The Seeing Stick is a modern folktale created by Jane Yolen. The text has some mystical qualities, but the illustrations are mostly responsible for the strong, dreamlike, mystical impression created by the book. This is unfortunate and distracts considerably from a storyline that, with a different illustrator and style, could leave a much less stereotyped impression of blindness. It would take great skill to craft the text and plan the illustrations for such a tale to keep it from turning blindness into a symbol or parable. When I read the story the second and third time and ignored the illustrations as best I could, I was much happier.
The Emperor offers wealth to anyone who can give sight to his daughter, who is blind from birth. All fail, and the Princess is sad because she is blind. Finally, a ragged old man appears at court with a "seeing stick" on which he carves amazing likenesses to illustrate fabulous tales of his journeys. In that process, the text hints of his blindness. The illustrators portray it by showing him with closed eyelids.
In showing the Princess the "seeing stick," the old blind man teaches her to use her fingers to touch and "see" the world around her. She is happy, and insists upon touching everyone and everything she can literally get her hands on in the kingdom. She and the old man go on to teach the other blind children in the city how to "see" as well.
Like Boy, the Princess is not fully developed as a character, but I feel more hope and anticipation for her than I do for Boy. The limitations imposed upon her by those who did not understand her need to touch would make anyone sad. She also reaches out to children her age at the end of the story, but Boy remains isolated from other children. I would love to see this story reissued with new illustrations that give more individuality and character to the Princess and the old man. I would love to see pictures with a strong tactile quality to reinforce the story's message about the importance and viability of touch as a way of knowing and finding pleasure in the world.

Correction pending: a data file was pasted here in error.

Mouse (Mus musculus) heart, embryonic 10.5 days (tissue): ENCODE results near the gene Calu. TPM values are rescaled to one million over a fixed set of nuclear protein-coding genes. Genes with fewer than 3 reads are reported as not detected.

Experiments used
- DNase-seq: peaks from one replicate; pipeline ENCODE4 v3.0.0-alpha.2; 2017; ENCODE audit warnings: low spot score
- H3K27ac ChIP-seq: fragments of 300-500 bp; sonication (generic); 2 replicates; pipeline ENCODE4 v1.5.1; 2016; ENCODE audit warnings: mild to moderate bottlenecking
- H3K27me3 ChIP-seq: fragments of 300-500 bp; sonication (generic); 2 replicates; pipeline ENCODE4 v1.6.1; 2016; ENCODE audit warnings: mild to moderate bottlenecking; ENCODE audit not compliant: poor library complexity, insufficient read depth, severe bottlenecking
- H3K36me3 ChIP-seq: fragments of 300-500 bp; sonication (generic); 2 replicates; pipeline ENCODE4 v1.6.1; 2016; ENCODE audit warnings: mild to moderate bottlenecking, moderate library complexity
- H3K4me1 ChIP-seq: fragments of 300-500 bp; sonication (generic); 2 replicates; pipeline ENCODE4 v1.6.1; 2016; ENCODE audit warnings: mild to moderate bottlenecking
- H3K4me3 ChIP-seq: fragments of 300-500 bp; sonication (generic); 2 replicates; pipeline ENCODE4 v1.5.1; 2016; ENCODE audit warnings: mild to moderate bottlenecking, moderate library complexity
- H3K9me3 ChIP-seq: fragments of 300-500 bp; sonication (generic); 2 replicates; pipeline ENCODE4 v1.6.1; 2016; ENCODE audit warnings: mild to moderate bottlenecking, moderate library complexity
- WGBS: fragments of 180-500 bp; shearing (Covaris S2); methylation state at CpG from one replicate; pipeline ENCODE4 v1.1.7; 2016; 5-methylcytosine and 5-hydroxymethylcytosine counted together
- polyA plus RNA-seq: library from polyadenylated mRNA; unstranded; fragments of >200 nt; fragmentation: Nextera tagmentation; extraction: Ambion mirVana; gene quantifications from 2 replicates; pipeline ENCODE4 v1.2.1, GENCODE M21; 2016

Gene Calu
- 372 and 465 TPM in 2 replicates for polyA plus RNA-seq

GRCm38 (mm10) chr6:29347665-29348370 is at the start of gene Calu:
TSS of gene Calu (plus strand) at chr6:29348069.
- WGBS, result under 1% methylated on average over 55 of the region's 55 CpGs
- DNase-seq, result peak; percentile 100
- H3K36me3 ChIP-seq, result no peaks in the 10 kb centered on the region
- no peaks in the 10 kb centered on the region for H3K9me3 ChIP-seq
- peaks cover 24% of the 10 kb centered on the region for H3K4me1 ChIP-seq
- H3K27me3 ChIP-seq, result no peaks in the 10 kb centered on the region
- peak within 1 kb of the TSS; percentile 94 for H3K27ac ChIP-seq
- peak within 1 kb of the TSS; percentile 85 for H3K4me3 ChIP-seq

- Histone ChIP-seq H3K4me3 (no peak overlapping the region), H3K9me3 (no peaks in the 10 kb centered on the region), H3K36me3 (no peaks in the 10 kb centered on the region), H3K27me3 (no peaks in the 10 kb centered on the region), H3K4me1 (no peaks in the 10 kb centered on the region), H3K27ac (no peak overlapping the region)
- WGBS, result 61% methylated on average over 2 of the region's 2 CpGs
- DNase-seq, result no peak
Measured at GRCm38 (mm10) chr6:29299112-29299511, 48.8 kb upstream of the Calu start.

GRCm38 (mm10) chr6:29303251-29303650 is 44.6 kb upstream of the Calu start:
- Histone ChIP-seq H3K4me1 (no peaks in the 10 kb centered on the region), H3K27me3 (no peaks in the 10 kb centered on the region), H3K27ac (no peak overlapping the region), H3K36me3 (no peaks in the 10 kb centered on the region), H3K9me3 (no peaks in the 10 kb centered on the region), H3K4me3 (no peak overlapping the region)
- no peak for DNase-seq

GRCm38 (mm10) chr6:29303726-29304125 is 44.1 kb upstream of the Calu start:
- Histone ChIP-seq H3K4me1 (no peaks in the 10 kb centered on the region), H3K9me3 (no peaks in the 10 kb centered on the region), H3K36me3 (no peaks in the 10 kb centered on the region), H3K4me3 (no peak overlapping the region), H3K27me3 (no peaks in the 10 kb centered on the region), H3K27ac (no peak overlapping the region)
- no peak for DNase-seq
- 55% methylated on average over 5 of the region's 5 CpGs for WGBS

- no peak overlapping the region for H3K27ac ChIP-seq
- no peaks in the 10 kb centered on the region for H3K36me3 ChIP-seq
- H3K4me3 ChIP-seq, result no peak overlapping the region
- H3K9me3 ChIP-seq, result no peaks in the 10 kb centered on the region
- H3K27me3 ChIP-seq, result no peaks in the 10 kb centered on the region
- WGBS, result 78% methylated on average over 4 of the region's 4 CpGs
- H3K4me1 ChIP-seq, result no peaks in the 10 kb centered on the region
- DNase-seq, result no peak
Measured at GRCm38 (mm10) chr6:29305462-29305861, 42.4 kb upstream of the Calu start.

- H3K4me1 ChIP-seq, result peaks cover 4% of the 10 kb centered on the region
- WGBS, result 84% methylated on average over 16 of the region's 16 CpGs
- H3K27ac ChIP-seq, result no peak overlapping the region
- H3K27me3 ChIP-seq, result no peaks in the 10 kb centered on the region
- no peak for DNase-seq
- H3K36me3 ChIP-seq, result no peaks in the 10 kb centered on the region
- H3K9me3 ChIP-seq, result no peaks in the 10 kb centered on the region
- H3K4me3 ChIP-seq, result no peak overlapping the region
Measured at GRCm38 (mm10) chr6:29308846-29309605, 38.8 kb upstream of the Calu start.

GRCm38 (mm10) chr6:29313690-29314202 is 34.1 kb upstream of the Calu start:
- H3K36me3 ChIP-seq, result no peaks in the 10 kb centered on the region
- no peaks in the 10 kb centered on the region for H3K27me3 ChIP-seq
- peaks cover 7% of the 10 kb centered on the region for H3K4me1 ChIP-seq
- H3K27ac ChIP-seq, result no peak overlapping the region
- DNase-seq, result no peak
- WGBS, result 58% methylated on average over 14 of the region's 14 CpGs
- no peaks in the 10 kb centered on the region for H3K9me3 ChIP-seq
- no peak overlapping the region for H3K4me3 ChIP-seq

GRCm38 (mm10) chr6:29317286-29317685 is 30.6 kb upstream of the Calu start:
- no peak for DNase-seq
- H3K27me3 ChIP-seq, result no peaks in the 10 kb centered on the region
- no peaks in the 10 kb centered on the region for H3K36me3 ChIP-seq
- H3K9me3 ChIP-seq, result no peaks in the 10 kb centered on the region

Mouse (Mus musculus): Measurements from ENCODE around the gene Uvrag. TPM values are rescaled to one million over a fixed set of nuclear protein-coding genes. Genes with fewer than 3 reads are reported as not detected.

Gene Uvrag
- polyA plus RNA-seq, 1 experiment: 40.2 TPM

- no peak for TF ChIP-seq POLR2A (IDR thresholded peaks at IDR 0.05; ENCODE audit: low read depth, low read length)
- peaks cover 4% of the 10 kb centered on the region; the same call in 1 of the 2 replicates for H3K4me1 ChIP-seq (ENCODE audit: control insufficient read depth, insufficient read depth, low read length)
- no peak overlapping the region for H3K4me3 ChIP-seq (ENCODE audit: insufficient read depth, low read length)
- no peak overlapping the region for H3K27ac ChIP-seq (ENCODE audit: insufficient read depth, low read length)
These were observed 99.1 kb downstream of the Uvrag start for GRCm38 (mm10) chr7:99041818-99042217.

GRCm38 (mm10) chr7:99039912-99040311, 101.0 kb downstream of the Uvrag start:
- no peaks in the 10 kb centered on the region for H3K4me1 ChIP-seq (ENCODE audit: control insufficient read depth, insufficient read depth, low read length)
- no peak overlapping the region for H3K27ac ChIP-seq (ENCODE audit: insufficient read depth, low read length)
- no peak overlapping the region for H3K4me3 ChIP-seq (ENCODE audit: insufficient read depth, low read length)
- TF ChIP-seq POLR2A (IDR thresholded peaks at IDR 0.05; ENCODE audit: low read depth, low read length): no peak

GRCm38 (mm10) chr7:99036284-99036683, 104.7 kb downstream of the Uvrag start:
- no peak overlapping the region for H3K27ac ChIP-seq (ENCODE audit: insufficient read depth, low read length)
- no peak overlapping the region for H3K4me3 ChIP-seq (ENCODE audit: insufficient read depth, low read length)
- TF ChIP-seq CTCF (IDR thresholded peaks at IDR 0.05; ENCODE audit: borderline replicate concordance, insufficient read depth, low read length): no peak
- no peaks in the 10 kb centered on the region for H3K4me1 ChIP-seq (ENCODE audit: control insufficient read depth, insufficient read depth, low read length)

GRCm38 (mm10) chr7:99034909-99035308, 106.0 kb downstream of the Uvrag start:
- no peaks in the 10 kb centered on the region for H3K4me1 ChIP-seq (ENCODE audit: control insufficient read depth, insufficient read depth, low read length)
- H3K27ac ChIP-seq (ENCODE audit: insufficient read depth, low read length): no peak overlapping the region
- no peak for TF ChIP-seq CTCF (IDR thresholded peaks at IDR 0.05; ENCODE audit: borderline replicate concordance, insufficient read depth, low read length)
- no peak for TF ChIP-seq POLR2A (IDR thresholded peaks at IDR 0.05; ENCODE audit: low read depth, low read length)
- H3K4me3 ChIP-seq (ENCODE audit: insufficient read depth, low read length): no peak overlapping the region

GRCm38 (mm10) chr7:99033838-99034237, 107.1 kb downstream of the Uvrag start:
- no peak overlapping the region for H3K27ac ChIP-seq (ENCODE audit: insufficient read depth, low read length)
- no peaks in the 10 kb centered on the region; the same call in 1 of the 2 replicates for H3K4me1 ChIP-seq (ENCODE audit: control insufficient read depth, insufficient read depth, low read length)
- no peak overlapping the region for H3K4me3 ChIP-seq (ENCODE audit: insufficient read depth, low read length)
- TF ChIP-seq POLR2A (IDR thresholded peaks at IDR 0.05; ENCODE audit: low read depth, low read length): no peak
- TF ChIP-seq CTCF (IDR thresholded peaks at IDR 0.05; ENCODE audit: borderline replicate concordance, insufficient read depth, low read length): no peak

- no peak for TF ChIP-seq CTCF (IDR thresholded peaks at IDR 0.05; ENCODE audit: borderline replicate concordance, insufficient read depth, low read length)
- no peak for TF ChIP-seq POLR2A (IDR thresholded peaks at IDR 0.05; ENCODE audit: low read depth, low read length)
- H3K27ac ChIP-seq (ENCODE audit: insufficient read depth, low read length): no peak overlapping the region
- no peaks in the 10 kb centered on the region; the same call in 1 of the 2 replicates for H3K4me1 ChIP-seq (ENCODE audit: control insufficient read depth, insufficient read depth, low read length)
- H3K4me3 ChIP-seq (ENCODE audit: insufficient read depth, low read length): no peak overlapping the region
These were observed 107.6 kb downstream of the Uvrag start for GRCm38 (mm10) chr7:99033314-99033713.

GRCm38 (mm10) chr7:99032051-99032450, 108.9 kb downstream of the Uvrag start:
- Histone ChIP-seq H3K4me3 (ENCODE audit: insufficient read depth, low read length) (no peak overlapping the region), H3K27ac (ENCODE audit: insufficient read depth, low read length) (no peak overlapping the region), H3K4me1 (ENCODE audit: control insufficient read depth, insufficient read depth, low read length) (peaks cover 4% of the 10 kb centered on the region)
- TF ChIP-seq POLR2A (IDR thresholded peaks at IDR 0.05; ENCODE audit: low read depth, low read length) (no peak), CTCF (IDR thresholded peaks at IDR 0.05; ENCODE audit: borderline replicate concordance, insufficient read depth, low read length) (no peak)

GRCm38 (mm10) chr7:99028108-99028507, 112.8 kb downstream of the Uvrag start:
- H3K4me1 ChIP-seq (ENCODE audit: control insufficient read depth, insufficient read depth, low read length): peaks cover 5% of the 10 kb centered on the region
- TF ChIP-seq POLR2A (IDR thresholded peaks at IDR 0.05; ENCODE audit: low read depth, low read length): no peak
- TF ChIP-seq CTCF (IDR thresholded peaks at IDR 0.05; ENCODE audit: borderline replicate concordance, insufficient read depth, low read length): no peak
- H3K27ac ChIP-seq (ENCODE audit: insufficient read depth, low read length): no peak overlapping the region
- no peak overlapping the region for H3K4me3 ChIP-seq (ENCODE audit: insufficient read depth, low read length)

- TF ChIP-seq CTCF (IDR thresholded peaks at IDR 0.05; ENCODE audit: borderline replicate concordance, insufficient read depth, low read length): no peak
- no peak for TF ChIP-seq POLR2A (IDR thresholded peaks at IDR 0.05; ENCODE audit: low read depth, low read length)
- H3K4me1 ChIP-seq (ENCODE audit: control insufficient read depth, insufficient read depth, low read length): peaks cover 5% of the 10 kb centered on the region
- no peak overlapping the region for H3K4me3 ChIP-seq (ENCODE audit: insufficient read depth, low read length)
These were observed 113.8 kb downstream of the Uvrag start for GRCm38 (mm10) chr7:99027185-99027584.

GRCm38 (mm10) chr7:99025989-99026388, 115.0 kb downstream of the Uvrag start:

I believe that the criteria from the three sources worked quite well in my evaluations of these books. Some categories were tapped more frequently than others, and some seemed not to apply at all (I don't believe I ever mentioned lifestyle, for example; and none of the characters displayed the evil, wicked, sinful, or complete tragedy stereotypes). However, the books evaluated for this paper do not contain the whole universe of possibilities, so I would be reluctant to edit out any of the criteria based on this exercise alone. By far the most important criterion is the development of the blind character. If the character is multidimensional and demonstrates a wide range of human characteristics, then it will likely meet most of the other criteria.
To combat stereotypes it takes more than vigilance in evaluating books to keep out the negative and inaccurate. It takes a proactive stance in seeking out a wide variety of books to provide a balanced view and prevent stereotypes based upon limited exposure. If the books in the collection are not sufficient to show diversity in the depictions of relationships and lifestyles, as well as diversity in ages, gender, and culture, then stereotypes can continue to be perpetuated. They are perpetuated through absence of good models as surely as through the presence of poor or stereotyped models. In short, there should be a viable blind character anywhere and everywhere other literary characters tread in children's storybooks.
Chamberlin, Kate. 1997. The Night Search. Hollidaysburg, PA: Jason and Nordic, ISBN: 0944727328
Davis, Patricia Anne. 2000. Brian's Bird. Walnut Creek, CA: Shens Books, ISBN 0807508810
Johnson, David. 1996. Ben's Glasses. New York: Grosset and Dunlap, ISBN 0448412853
Johnson, Diane Winters. 2008. The View from under the Pew. Nashville, TN: Abingdon Press, ISBN 068764478X
Karim, Roberta. 2003. Mandy Sue Day. New York: Sandpiper, ISBN 0618316752
Martin, Bill. 1997. Knots on a Counting Rope. New York: Henry Holt, ISBN 0805054790
Petrillo, Genevieve. 2009. Keep Your Ear on the Ball. Gardiner, ME: Tilbury House, ISBN 088448324X
Rau, Dana Meachen. 1998. The Secret Code. Danbury, CT: Children's Press, ISBN 0516263625
Turk, Ruth. 1999. The Doll on the Top Shelf. Walnut Creek, CA: Shens Books, ISBN 1891992023
Yolen, Jane. 1977. The Seeing Stick. New York: Crowell, ISBN 0690004559
Young, Ed. 2002. Seven Blind Mice. New York: Putnam Juvenile, ISBN 0698118952